Paz-Ares described the importance of getting the immune system involved in cancer treatment: “Now we know that tumours develop because mutations occur in certain genes and also because the cells that protect our body from disease are not doing their job properly. Immune cells normally prevent tumour growth in early-stage cancer, but sometimes cancer cells escape the immune system and survive. Understanding the mechanisms through which they manage to do this has helped develop novel therapies.”

Childhood cancers are different from adult cancers, as explained by oncologist Antonio Pérez-Martínez. In Spain, childhood cancers are rare, with an incidence rate of 0.5 per cent. As many as 300,000 children are diagnosed globally with cancer each year, while the same number of adults are diagnosed with cancer annually in Spain only. “Childhood cancers and adult cancers differ in many ways. Adult cancers are associated with ageing, while paediatric cancers are associated with development, which is quite the opposite process.”

“Cancer is the leading cause of child death by disease in developed countries”

“A child is continuously growing, and little is known of paediatric cancer because little has been invested in research in this area,” said Pérez-Martínez. “We should be aware of the fact that, although children tend to respond well to conventional treatments, cancer still continues to be the leading cause of child death by disease in developed countries.”

‟A strategic plan should be implemented for paediatric cancer, both at the national and the regional level. Today is World Cancer Research Day, and September is Childhood Cancer Awareness Month,” said Pérez-Martínez. Furthermore, childhood cancers are difficult to prevent, because they are not associated with habits like smoking or an unhealthy diet. Immunotherapy, however, has shown much promise in paediatric cancer.

According to Maria A. Blasco, “research should be carried out in absolutely every aspect of life. Ultimately, cancer cells are living cells that are in contact with our body, and understanding life at the molecular level is what will provide new ways not only of fighting cancer but also of preventing it and detecting it early.” The CNIO Director insisted on the importance of “basic research, because it is the seed out of which the ideas for novel therapies emerge. Immunotherapy is a fine example of this.”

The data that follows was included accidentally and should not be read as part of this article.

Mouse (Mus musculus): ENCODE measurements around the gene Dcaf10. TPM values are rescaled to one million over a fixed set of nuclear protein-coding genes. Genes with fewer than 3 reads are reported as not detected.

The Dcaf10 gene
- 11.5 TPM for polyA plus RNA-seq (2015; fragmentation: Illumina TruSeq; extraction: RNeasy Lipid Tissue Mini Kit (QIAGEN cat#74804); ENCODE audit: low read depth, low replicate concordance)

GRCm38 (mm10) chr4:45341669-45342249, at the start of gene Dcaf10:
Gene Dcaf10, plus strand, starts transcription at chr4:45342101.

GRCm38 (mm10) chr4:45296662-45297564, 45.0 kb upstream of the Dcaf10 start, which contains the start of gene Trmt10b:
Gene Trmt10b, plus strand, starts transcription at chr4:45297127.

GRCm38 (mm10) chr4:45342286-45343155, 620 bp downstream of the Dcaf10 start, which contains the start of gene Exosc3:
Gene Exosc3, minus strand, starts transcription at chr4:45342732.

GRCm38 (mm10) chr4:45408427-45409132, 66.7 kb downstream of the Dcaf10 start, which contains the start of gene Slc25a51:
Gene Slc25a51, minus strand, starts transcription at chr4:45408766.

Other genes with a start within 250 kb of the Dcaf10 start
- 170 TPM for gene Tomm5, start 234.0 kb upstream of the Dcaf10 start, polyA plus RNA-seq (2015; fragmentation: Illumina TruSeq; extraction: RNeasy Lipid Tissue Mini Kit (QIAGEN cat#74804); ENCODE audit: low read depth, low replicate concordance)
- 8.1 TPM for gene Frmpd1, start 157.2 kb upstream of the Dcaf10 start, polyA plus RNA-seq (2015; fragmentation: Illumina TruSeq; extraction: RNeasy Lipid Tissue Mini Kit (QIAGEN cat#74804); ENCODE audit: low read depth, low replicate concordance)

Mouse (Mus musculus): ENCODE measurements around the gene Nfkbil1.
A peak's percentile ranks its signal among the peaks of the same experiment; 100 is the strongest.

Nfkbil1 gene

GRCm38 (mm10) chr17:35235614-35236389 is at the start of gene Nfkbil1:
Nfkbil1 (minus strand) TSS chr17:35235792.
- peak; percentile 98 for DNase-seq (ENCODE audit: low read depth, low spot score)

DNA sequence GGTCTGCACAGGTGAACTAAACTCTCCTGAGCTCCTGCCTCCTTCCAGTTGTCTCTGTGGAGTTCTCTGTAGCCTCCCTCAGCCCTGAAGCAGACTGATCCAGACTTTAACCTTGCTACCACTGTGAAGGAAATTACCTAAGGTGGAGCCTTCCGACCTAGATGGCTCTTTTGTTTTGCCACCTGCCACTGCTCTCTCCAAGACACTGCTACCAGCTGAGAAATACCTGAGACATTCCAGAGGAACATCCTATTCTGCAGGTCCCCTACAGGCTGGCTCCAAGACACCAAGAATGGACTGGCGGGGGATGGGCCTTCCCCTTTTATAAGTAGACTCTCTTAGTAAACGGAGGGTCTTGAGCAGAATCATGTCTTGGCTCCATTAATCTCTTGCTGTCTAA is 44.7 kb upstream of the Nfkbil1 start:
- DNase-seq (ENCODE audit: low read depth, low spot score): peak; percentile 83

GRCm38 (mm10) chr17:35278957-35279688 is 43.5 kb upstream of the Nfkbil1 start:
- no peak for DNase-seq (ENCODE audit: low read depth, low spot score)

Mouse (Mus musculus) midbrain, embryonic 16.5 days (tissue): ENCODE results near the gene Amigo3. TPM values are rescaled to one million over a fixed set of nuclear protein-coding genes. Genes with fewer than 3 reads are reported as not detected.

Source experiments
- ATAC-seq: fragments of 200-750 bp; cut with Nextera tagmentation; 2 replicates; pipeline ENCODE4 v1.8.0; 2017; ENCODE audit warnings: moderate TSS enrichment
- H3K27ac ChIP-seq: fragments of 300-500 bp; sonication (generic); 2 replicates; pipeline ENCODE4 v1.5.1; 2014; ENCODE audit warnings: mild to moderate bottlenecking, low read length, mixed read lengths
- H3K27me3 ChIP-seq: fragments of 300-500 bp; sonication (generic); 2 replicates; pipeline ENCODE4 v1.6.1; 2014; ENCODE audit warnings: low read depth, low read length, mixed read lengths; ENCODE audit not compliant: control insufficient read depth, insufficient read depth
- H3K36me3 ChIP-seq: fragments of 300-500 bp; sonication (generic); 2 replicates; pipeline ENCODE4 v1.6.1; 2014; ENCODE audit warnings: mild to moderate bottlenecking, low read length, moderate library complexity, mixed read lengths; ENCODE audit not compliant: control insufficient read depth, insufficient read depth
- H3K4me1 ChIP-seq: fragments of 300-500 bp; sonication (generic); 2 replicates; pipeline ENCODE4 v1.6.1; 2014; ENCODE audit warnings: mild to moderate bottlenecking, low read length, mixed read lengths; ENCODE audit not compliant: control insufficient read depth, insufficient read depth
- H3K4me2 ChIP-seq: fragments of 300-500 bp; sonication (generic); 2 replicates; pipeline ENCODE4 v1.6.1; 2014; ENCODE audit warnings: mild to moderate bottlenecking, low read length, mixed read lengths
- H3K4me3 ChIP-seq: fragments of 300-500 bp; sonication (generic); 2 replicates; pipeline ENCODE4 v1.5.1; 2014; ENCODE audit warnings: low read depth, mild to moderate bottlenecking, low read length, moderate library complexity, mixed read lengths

Miguel Calero, Assistant Director General for Applied Services, Training and Research at the Carlos III Health Institute, remarked, “As much as 192 million euro have gone into biomedical research projects over the past years, and the Carlos III Health Institute spent 240 million euro in the past decade in this area.” However, “more support is necessary and people should know that biomedical research is not a cost, but an investment,” he added.

José Ruiz, Mayor of Torreperogil, explained the reason why his town is a member of CNIO Friends: “Cancer affects us all. We have all experienced its most unpleasant side, but there is also the brighter side of cancer cure, which depends crucially on research.”

The Town of Torreperogil is interested in establishing a network of CNIO Friends towns, José Ruiz announced today. He estimated that “if all 8000 Spanish municipalities gave 1000 euro a year for cancer research projects –a negligible amount of money in any town’s budget–, we could raise millions to fight cancer.”

280,000 new cancer patients this year

Cancer death rates in Spain have shown an accelerated decline over the past decades. According to the latest report by the Spanish Society of Medical Oncology (SEOM), this trend is the result of prevention, early diagnosis, improved treatments and declining smoking rates among men.

However, cancer continues to be one of the leading causes of morbidity and mortality not only in Spain but also worldwide. In fact, cancer incidence is rising due to longer life expectancy; exposure to risk factors like tobacco, alcohol, pollution, obesity, sedentary or inactive lifestyles, etc.; and a rise in the early detection of colorectal, breast, cervical and prostate cancer, among others.

In 2022, there will be an estimated 280,101 new cancer cases in Spain: 160,066 men and 120,035 women, according to Las cifras del cáncer en España 2022 (Cancer Facts and Figures in Spain 2022). The most common types will be colon, rectal, breast, prostate and lung cancers. Only with prevention and research, which go hand in hand, will these figures drop dramatically in the coming years and decades.

Back to the news

Up